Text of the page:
According to Pickup’s account, RP1 can be understood by analogy with a case of time travel if we grant the logical possibility of someone hopping into a time machine and reappearing at an earlier time alongside an earlier incarnation of themselves. Presumably they can do this any number of times, and so it is possible for one and the same person, henceforth call her ‘Jane’, to be instantiated at some particular (external) time n times over, for any n. RP1 can be understood analogously to such a case, where A and B correspond to two different instances of Jane. If the time travel case is possible, argues Pickup, then so is RP1.

Apart from depending on the possibility of time travel, which is controversial, we have some additional concerns with this picture. To understand these, we must first distinguish between two different possible interpretations of time travel, between which Pickup hopes to remain neutral, namely, endurantism and perdurantism. The difference between endurantism and perdurantism, for the sake of this paper, will simply be that the latter accepts the existence of temporal parts, while the former rejects them. Examples involving time travel will have to be treated very differently by endurantists and perdurantists. We first consider the endurantist version.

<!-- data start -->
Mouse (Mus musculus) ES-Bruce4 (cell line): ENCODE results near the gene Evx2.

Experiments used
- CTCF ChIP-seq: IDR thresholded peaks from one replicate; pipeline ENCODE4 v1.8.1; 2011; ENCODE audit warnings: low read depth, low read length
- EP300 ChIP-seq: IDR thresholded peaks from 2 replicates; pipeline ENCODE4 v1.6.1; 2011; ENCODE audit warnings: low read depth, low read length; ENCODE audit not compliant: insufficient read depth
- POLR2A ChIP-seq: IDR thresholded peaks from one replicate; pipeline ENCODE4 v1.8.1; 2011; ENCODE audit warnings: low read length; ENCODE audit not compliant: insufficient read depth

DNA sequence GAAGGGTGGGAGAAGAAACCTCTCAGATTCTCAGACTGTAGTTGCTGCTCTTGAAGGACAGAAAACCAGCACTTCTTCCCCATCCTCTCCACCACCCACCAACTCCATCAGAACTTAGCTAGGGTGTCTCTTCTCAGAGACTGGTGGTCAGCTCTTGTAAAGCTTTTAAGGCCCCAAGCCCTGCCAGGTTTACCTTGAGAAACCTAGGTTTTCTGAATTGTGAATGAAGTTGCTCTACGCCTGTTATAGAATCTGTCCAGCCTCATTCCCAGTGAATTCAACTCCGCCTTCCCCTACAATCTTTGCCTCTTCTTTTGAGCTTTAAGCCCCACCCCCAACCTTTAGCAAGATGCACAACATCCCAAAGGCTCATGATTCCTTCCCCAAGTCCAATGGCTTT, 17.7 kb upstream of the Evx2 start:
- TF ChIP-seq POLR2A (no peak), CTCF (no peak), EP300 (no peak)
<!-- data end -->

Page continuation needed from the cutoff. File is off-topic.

If endurantism is true, there are no temporal parts. The different instances of Jane in the time travel case, then, are not temporal parts of Jane. When not being careful with our words, we may describe the room as being filled with n number of Janes. However, this isn’t quite right on the endurantist’s view, because ‘Jane’ refers to the single enduring woman. There aren’t different Janes, but one. This threatens to become very awkward for Pickup’s account of the Eucharist, for we might similarly wonder what ‘A’ and ‘B’ refer to, if not to temporal parts of the enduring body and blood of Christ. An endurantist might propose that A and B are events in the life of the body and blood of Christ (this seems to be Brian Leftow’s (2004, 308) view of the Jane case). But that can’t be right. Events cannot be broken, eaten or drunk, but the bread and wine can (this point is made by Hasker (2009, 163) against Leftow’s view). More to the point, events cannot be bodies or blood, at least, not in anything like the ordinary sense of those terms. An endurantist might alternatively say that A and B are spatial, but not temporal parts of the body and blood of Christ. However, this won’t vindicate RP1, as A and B would not then each be wholly the body and blood of Christ. The only endurantist alternative that I can think of is to hold that ‘A’ and ‘B’ do simply refer to the body and blood of Christ itself, and not parts or events of that body and blood. This would entail that A=B, that is, that the consecrated bread is numerically identical with the consecrated wine. But is it plausible to say that the bread and the wine are identical? Christians who believe in the real presence of Christ in the Eucharist often speak of ‘the two species of the Eucharist’. It seems difficult to understand how there are two species (namely the bread and the wine) of the Eucharist on an altar unless the bread is non-identical with the wine. Perhaps A and B are the same enduring object but falling under different phase sortals (‘bread’ and ‘wine’, if these are in fact sortals), but it isn’t entirely clear how an endurance theorist can make sense of A and B falling under different phase sortals in a way which doesn’t first involve distinguishing between A and B, and this raises the problem all over again.